After his son’s death in 2011, Sicilia called on the Mexican people to protest, bringing more than 100,000 people to the capital demanding that the government address the devastating impact of the militarized drug war. The movement, which embraced the principles of nonviolent action, launched peace caravans throughout Mexico and then crossed the border to the United States, urging American citizens and lawmakers to acknowledge that America’s appetite for drugs (the U.S. makes up 90 percent of the market for Mexican drugs) and loose gun laws have fueled the ongoing war.
EL POETA transforms the hard news story of drugs, murder and corruption into a deeply personal examination of the impact of the ultimate loss on the human psyche – as well as the power of protest and the courage of conviction to inspire positive change.
Description adapted from: VOCES PBS and New PBS Documentary 'El Poeta' Screening & Discussion At Logan Heights Library
"The highest, the most logical, the purest form of painting is the mural. It is, too, the most disinterested form, for it cannot be made a matter of private gain: it cannot be hidden away for the benefit of a certain privileged few. It is for the people. It is for all."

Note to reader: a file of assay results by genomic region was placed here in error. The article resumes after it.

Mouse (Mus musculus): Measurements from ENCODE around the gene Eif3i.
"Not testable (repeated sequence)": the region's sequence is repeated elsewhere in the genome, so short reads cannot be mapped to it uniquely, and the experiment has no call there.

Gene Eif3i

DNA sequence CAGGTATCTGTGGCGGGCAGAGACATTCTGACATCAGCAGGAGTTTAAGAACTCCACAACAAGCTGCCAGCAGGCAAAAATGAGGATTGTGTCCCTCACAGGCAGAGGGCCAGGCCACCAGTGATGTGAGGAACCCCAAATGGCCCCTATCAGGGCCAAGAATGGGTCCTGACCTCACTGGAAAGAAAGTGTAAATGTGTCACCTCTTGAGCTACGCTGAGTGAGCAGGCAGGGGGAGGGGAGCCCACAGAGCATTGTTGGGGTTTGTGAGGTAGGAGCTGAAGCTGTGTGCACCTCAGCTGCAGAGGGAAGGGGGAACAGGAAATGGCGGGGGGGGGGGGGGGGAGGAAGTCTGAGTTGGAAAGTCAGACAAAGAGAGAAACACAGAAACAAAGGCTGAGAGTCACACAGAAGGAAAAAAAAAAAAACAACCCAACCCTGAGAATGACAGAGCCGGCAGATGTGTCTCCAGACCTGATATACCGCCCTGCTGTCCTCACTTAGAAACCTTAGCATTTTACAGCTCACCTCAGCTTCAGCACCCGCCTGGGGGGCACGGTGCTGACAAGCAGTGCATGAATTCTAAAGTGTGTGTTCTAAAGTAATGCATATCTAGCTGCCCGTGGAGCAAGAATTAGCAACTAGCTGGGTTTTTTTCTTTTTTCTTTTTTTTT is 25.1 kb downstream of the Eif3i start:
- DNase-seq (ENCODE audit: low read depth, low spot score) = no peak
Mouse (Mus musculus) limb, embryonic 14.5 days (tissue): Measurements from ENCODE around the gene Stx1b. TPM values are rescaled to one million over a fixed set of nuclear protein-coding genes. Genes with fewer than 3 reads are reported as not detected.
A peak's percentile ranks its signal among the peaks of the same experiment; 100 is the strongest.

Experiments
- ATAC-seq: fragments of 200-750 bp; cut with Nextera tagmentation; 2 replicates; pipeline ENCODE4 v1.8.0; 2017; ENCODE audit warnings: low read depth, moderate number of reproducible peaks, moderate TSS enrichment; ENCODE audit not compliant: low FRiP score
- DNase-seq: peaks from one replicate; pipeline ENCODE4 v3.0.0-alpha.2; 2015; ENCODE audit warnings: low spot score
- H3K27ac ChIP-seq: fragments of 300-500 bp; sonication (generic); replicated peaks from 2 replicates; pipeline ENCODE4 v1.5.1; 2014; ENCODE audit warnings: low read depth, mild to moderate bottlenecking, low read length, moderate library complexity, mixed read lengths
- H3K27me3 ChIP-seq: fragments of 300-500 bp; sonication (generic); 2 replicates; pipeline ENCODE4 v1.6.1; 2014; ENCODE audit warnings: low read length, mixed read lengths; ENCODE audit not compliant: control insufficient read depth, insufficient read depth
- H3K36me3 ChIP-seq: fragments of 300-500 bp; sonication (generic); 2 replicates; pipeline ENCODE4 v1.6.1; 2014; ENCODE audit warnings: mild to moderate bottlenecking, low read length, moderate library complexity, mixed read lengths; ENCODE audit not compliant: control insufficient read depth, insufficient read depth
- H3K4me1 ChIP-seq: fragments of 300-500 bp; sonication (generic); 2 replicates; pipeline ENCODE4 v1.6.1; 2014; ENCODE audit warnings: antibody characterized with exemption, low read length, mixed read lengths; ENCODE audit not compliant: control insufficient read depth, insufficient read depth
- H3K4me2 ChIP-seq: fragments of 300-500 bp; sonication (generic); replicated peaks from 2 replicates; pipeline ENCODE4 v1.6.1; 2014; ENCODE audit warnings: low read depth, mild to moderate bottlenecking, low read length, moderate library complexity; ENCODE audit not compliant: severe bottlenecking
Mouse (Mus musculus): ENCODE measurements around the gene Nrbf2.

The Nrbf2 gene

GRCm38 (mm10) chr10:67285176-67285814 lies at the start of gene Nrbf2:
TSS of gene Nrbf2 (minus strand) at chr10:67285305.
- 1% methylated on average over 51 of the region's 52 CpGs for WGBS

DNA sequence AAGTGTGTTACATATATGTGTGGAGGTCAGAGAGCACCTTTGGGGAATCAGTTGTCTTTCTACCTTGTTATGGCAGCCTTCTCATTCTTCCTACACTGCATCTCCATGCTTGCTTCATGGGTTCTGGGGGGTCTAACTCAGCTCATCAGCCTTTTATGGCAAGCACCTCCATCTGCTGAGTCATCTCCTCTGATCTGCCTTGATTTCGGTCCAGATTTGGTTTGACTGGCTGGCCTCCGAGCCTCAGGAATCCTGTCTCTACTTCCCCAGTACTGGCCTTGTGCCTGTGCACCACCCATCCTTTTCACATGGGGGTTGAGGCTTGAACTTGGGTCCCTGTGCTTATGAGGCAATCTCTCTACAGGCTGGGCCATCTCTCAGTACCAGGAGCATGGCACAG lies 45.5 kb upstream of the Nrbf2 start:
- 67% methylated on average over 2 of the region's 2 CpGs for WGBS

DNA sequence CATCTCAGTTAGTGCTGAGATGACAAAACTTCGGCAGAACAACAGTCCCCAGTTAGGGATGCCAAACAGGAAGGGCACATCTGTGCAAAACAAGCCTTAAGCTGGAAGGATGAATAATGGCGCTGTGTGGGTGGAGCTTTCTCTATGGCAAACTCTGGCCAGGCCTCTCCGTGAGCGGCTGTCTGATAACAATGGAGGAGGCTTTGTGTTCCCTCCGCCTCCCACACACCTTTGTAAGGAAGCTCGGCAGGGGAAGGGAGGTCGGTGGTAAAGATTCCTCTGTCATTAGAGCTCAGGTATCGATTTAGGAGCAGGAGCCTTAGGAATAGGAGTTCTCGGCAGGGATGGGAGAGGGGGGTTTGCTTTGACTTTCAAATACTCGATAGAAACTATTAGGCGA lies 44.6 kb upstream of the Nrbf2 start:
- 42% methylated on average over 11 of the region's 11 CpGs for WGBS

- José Clemente Orozco
José Clemente Orozco was one of the primary artistic innovators of the twentieth century. Along with his fellow Mexican muralists, he revived the fresco tradition. Unlike Italian Renaissance frescos, which celebrated a unified vision of the world and humanity’s place within it, Orozco’s frescos express a modernist sensibility that questions and deconstructs. He forged an original and remarkable synthesis in monumental murals that are imbued with beauty, irony and a critical spirit.
"People went to the theater to see Elizabeth Taylor, and what they got was an unrelenting feminist message and a message for social justice."
- M. G. Lord, Writer
In the summer of 1955, Hollywood movie crews rolled into the small, West Texas town of Marfa to film, Giant, based on Edna Ferber’s best-selling but controversial novel. Children of Giant illustrates how Edith Ferber’s personal experience of discrimination, stemming from her intersecting identities as a Jewish woman, and her collaborative research into the lives and experiences of Mexican-Americans and Anglo-Americans in Texas, influenced her development of complex characters such as Juana and Leslie. It also reveals the Intersectionality of discrimination behind the lens through the experiences of the citizens of Marfa as well as the actor Elsa Cardenas, who played Juana.
"They were looking to make me dark and a little bit more Mexican. The way they thought Mexicans were."
- Elsa Cardenas (actor who portrayed ‘Juana’ in Giant)